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What drum machine was used on "A broken frame" ?
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olap2

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PostPosted: Fri May 26, 2006 6:45 pm    Post subject: What drum machine was used on "A broken frame" ? Reply with quote

Anyone know what drum machine was used on "a broken frame"?

Also what synth was used for the bass line of "see you", nothing to fear" and "my secret garden"?

THanks,
O2
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Siolator

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PostPosted: Wed May 31, 2006 5:56 am    Post subject: Reply with quote

Most of the drum sounds from that Album were synthesised from an ARP 2600.. Daniel Miller's famous bass drum patch was used extensively. The drum parts were sequenced on a Roland MC4 and laid down to tape.Mute later aquired a Synclavier which was used after ABF for drum sounds

Unsure exactly what synth was used on See You, but sounds to my ears like a Roland SH1, which the band used quite a lot at that time.
I have an old magazine interview with them somewhere... I'll dig it out and find out some more info for you.

Hope this is of help
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olap2

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PostPosted: Wed May 31, 2006 5:34 pm    Post subject: Reply with quote

Hi Siolator,

Many thanks for the info!! I would very much appreciate if you can find that magazine and shed some more like.

I used to think that the snares of "a broken frame" came from some Simmons drum computer as they sound (to me ) very different from the drums on speak and spell. so all the snares and kicks came form the arp 2600?

I hope the mag will have also some more info on the bass issue. To me the bass sounds on a broken frame are the ultimate synth analog bass (maybe because it was my first depeche mode album....) Do you have any idea what bass parts came from the moog source feltch was playing at that time on their live show?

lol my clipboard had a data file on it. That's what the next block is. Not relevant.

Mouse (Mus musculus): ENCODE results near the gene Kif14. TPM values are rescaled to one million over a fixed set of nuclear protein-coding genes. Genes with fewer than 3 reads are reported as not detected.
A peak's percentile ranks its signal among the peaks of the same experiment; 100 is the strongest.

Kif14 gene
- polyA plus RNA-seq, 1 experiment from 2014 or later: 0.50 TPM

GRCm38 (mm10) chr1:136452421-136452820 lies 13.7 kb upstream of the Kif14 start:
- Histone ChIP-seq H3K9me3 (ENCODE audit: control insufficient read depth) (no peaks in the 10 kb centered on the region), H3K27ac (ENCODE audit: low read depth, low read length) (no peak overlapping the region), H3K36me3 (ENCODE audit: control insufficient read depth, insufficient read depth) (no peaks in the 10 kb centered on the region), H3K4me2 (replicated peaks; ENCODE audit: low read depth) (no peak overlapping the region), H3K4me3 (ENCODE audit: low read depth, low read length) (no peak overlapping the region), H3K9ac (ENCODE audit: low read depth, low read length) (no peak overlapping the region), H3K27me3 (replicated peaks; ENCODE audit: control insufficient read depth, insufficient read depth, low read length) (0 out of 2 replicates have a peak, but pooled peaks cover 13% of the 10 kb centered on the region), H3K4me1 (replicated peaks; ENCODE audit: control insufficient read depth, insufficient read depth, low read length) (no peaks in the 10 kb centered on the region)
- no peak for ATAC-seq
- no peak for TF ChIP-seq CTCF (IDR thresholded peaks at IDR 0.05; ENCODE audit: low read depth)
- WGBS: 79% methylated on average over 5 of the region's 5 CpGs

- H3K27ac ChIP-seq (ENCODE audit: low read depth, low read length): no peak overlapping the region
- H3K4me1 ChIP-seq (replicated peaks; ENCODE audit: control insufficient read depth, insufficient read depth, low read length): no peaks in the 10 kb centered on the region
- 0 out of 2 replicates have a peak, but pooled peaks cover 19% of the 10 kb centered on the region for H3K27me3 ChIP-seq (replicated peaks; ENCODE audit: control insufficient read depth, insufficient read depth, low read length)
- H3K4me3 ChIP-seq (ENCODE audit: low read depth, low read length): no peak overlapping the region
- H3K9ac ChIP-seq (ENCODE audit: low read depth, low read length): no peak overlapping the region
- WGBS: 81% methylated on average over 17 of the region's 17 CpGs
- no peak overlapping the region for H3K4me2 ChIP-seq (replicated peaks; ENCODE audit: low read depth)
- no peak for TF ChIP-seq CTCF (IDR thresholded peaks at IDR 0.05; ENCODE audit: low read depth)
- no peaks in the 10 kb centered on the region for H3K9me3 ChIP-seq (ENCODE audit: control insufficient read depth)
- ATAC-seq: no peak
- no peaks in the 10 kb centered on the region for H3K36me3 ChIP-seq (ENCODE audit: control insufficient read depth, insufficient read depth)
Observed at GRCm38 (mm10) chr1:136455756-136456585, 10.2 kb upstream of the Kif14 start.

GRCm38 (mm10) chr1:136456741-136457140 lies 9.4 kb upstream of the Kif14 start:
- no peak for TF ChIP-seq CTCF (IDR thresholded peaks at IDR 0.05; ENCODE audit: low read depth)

Again many thanks for you time and answer Never let me down again
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Siolator

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PostPosted: Thu Jun 01, 2006 12:17 am    Post subject: Reply with quote

I seem to remember that at the time they strayed away from many of the more 'common' drum machines of the time (Linn, 808, simmons etc) to keep their sound more individual as every other act was using them.
The ARP 2600 is a mighty piece of kit and can synthesise an enormous variety of sounds as well as being easily interfaced to it's accompanying step sequencer or to the MC4 they were using as well at the time. Couple this with alot of patience (necessary with the equipment then) and drum tracks could be built up on tape.
the Simmons (SDS5) Drum Synthesiser was more of a drum head for the pads until the SDS6 sequencer came along in '83.
I think they experimented with the MCS Percussion computer(as seen in the Eurythmics Sweet Dreams video) for a while, but these were notoriously unreliable and didn't stay in the kit list long.

As far as the bass sounds go, you can hear the recognisable sound of the Moog's filter on the Leave in Silence bassline.. It has a slightly sweeter resonant curve to it and so is noticably different to the Roland sequenced line on See You. later on in the song(after mid Cool I think the line is augmented by a second line which could well be the Source as the bass more 'twangy'
Remember, in the live shows at the time, all the sequenced parts came off a Teac 3340 4 track tape machine which used to sit behind the band like a drummer so Fletch would be playing augmentation parts on the Source

BTW